New technologies have found their way into intimate relationships. Unfortunately, this also includes abusive relationships. Victims of Domestic and Family violence have attested to the digital dimension of abuse now made possible. The term ‘coercive control’ describes those patterns and behaviors by which an abuser controls their partner. In the context of intimate abuse, technology is often a means to coercive control.
Douglas, Harris, and Dragiewicz explored the role of technology in domestic and family violence by examining interviews with survivors of domestic abuse. In examining interviews collected from sixtyfive women between 2014 and 2017, the subjects were asked to recall instances of domestic and family abuse. Even though they were not explicitly asked about technology-facilitated violence, survivors identified instances in which connected devices, communication networks, and digital media were used as a means of coercive control.
Eighty-three percent of women reported negative experiences involving these technologies. Harassment, monitoring, stalking, isolation (especially though constrained use), social-media-facilitated abuse, and image-based abuse were the forms of violent behavior that were most discussed. Women’s recollections involved more than one type of technology. Even though smartphones were overwhelmingly cited, computers, texting, cameras, recording devices, software, and online accounts were also mentioned. Technology was used to monitor the activities, whereabouts and communications of a partner allowing the abuser to invade the private spaces of their victim or confront them post-separation. Alarmingly, the children of victims were also sometime involved as unwitting participants.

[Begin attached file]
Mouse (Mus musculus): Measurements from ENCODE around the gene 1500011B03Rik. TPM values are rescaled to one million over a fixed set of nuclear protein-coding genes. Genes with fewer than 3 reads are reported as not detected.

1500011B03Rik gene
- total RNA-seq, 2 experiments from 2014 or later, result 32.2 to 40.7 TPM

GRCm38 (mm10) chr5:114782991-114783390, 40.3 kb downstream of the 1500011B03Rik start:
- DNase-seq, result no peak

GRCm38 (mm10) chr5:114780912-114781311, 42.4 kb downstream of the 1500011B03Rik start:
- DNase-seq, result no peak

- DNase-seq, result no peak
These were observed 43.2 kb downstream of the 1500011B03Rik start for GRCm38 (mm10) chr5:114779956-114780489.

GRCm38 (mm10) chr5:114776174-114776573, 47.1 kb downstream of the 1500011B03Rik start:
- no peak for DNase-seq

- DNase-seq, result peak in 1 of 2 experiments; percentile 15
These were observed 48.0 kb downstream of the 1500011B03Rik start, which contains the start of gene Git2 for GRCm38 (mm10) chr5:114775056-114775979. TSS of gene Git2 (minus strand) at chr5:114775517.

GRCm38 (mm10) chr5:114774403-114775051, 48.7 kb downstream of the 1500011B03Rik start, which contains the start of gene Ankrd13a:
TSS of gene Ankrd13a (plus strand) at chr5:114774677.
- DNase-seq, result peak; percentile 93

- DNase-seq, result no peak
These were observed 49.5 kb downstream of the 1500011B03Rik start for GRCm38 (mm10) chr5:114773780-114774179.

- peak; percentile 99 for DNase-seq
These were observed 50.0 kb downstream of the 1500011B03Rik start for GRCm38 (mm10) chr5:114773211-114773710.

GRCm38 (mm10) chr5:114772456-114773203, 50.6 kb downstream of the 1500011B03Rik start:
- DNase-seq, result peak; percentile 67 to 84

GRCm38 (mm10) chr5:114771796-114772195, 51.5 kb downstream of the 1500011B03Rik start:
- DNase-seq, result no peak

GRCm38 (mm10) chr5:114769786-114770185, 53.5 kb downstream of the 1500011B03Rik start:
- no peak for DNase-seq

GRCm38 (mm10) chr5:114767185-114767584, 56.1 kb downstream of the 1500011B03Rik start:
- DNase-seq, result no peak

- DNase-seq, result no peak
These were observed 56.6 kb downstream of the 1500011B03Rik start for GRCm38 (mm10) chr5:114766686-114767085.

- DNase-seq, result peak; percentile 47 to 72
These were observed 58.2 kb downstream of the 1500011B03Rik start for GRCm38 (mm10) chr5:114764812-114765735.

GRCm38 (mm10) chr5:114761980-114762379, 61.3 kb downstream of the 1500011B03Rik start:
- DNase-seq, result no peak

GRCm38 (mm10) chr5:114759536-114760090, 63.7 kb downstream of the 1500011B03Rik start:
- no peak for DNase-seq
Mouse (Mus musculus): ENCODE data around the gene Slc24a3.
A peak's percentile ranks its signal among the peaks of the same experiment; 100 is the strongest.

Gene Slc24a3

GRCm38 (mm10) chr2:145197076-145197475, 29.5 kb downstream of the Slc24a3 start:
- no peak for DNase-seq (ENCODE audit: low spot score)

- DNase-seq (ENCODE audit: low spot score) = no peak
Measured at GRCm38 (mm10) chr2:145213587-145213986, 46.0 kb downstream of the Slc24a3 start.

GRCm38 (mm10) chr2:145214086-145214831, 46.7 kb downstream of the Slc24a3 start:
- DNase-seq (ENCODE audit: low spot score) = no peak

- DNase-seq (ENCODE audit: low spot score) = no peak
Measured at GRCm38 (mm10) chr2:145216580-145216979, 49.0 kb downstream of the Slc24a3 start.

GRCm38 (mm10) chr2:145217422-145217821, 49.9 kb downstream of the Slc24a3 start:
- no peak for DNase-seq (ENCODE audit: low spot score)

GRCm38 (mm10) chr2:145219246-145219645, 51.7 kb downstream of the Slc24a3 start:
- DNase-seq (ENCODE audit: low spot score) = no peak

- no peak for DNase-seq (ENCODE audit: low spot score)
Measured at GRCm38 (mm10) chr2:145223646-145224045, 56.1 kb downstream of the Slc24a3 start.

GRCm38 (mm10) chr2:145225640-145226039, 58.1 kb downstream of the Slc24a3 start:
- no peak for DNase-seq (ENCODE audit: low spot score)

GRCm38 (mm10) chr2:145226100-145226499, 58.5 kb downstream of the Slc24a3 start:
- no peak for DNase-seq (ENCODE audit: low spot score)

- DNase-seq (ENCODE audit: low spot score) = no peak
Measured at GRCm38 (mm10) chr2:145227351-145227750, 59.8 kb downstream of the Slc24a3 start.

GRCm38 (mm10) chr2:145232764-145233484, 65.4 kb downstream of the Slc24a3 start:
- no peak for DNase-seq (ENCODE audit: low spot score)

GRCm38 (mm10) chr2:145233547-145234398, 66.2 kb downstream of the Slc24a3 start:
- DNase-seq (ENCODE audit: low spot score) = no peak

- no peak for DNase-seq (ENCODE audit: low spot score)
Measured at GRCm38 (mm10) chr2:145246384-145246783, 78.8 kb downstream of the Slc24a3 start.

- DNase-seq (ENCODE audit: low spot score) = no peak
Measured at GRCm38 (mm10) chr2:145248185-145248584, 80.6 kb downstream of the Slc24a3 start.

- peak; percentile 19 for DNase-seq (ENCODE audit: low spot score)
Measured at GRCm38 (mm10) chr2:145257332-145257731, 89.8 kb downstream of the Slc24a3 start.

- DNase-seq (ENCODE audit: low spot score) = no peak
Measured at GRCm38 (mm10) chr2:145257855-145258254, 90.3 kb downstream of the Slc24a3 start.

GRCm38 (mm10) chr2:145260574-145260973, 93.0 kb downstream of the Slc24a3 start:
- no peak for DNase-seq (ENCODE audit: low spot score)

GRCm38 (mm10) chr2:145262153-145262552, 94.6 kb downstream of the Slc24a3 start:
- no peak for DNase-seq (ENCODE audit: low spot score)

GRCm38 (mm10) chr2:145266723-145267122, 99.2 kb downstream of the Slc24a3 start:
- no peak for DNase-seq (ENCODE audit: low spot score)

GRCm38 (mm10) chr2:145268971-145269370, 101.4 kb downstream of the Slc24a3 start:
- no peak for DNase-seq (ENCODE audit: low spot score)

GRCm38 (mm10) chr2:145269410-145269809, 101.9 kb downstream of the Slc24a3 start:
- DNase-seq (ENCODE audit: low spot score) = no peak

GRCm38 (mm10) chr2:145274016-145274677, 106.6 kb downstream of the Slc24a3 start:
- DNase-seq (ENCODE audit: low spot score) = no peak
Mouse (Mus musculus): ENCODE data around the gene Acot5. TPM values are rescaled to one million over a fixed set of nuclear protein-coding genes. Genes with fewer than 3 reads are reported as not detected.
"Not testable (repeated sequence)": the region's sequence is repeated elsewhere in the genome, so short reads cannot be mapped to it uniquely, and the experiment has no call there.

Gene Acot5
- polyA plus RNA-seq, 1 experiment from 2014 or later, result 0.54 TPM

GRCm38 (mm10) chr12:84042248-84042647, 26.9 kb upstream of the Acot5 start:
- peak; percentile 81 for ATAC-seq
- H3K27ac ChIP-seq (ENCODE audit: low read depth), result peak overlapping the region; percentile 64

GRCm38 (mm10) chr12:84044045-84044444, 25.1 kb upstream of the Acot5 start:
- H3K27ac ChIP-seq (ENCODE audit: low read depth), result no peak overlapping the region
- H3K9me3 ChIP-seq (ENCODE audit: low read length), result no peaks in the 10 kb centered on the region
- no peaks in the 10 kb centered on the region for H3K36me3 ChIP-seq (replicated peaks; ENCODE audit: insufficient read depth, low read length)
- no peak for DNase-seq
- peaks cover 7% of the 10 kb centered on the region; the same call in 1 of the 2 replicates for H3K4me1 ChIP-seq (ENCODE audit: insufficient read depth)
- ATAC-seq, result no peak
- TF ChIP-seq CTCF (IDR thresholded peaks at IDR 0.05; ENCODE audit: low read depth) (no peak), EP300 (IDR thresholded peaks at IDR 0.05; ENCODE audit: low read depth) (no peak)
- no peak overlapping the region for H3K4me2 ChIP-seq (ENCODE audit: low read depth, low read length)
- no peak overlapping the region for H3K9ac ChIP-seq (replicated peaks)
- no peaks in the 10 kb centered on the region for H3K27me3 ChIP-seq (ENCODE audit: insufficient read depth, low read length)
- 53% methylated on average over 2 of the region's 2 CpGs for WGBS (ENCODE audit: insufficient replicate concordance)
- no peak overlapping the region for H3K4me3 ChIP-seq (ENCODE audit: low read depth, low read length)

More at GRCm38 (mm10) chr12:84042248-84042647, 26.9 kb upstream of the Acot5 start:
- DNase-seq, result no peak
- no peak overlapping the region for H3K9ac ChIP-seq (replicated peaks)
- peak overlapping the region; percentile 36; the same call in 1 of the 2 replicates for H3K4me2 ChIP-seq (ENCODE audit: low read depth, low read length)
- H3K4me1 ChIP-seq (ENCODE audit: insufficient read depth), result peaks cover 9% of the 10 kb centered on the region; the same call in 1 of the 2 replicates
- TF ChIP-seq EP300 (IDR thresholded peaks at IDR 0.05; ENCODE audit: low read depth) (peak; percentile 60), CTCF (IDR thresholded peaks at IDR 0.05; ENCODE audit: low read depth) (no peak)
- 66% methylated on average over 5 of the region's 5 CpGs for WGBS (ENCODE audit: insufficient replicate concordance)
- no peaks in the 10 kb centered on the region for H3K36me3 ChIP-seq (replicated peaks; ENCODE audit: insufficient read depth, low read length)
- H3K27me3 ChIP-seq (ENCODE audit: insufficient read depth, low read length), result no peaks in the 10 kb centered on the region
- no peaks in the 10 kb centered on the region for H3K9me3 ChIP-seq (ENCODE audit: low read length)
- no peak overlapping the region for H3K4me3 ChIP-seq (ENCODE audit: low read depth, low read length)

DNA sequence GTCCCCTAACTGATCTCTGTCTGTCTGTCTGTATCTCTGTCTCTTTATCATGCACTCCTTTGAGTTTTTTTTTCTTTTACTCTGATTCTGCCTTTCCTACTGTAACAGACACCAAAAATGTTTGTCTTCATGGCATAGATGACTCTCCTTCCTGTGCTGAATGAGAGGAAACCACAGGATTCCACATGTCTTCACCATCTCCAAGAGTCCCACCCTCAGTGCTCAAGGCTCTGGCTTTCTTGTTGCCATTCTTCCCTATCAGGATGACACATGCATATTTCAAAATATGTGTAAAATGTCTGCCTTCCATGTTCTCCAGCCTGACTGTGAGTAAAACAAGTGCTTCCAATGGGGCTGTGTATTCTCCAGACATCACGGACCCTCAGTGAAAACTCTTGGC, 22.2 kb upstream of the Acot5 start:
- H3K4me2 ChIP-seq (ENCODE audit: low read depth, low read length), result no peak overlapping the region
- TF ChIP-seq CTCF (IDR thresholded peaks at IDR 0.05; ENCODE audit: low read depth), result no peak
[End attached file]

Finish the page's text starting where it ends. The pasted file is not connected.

Current understandings of intimate violence tend to focus on the physical rather than digital forms of abuse. The facilitation of violence and coercive control through technological means is clearly an issue that justice and victim support services will have to understand in order to serve those affected by domestic and family violence.
Digital forms of abuse have become a part of intimate partner violence. Support services should be aware and equipped to deal with technology-facilitated domestic violence.